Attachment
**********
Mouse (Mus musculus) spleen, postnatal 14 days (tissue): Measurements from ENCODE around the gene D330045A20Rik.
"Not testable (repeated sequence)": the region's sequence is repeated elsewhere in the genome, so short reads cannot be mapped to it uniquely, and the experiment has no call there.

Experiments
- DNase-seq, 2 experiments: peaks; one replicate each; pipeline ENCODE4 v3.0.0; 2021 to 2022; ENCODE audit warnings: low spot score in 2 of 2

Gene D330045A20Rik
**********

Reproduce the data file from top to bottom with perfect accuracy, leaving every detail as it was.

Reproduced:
Mouse (Mus musculus) spleen, postnatal 14 days (tissue): Measurements from ENCODE around the gene D330045A20Rik.
"Not testable (repeated sequence)": the region's sequence is repeated elsewhere in the genome, so short reads cannot be mapped to it uniquely, and the experiment has no call there.

Experiments
- DNase-seq, 2 experiments: peaks; one replicate each; pipeline ENCODE4 v3.0.0; 2021 to 2022; ENCODE audit warnings: low spot score in 2 of 2

Gene D330045A20Rik